Charroux, S.; Jeanson, M.; Morisseau, S., and Pennober, G., Seasonal morphodynamics of fringing reef pocket beaches and responses to rapid vertical tectonic movements.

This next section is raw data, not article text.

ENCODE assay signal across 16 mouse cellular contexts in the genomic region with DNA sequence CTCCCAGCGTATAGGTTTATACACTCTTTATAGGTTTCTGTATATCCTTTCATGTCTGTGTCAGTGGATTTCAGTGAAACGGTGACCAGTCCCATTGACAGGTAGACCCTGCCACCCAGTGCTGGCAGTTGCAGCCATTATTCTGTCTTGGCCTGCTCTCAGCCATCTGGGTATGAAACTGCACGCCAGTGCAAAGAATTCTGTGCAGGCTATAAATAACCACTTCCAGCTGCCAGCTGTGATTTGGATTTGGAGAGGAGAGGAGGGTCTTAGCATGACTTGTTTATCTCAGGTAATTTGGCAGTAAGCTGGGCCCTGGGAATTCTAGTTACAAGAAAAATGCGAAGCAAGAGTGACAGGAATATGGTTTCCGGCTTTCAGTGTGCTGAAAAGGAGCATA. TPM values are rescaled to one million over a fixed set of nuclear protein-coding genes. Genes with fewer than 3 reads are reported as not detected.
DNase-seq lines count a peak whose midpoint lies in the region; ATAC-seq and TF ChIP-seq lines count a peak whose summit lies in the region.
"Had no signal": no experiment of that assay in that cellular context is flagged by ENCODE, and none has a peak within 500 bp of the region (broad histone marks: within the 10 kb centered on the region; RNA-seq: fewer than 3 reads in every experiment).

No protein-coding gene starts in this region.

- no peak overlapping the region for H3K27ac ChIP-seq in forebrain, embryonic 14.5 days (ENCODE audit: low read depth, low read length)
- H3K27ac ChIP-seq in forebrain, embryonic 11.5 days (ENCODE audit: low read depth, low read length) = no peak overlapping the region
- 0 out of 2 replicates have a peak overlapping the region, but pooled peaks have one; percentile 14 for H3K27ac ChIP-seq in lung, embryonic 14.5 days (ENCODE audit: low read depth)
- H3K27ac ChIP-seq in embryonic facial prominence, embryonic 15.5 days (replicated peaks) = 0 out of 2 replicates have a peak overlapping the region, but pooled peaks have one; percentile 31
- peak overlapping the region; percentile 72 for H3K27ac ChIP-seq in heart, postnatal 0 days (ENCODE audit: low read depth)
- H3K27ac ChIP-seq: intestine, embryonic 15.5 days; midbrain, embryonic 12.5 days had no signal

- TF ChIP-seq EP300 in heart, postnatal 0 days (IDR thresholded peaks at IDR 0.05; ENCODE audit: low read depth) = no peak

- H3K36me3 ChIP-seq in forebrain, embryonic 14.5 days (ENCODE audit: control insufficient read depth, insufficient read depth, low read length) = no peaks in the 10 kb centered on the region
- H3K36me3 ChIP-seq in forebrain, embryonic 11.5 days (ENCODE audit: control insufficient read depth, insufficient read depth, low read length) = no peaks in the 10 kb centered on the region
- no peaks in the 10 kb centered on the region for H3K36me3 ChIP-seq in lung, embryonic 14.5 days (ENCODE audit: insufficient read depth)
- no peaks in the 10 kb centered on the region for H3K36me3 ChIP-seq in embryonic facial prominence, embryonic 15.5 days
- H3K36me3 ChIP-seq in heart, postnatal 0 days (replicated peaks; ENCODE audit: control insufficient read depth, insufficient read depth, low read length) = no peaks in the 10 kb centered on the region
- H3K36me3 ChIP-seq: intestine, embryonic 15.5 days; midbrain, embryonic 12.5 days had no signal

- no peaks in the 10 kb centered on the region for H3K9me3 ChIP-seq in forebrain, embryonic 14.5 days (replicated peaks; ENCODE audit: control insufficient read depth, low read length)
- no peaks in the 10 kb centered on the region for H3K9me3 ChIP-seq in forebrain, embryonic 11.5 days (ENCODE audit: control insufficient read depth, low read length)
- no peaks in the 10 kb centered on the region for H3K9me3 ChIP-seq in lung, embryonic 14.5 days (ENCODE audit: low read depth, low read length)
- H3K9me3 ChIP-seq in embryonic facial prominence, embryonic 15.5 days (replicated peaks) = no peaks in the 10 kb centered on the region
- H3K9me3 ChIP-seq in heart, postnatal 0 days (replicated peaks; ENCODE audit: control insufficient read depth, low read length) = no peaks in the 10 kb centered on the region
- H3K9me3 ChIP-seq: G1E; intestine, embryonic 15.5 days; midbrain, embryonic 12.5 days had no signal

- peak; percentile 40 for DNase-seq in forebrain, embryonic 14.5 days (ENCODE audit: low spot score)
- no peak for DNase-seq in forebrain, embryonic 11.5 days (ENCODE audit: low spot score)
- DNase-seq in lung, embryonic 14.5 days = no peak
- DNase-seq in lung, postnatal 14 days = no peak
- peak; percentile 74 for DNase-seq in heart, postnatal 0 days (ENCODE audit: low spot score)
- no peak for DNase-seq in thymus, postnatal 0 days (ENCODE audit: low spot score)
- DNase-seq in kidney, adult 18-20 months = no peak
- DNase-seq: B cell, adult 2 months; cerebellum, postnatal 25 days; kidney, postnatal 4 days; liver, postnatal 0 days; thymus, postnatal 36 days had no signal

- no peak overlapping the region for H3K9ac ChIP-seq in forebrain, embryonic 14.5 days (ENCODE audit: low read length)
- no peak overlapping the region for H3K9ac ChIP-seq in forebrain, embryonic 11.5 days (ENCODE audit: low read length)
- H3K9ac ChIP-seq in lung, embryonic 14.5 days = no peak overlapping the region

Determining the morphological response of coastal environments to a general rise in sea level constitutes one of this century’s greatest challenges. In 2018–19, Mayotte, a coral reef–fringed island in the Indian Ocean, underwent a volcanic crisis that resulted in island subsidence of up to 0.2 m. This seismo-volcanic crisis made the island an ideal workshop site to observe the response of pocket beaches to sea-level variations. Morphodynamic analyses were carried out on three beaches located on different sides of the island on a biannual basis between 2019 and 2022. Analysis of these survey data showed that the alternation between monsoon and trade winds led to a seasonal rotation of the beaches. Furthermore, the central profiles did not appear to be affected by seasonal variations. As result, they were used to characterize subsidence-related impacts. When the pre- and postsubsidence profiles were compared, morphological changes were not noticeable. However, the rise in the sea level caused by subsidence led to an increase in the frequency of spring flooding at high tide in certain areas of low-lying beaches and roads on the densely populated NE coast of the archipelago, the area most affected by this tectonic movement.

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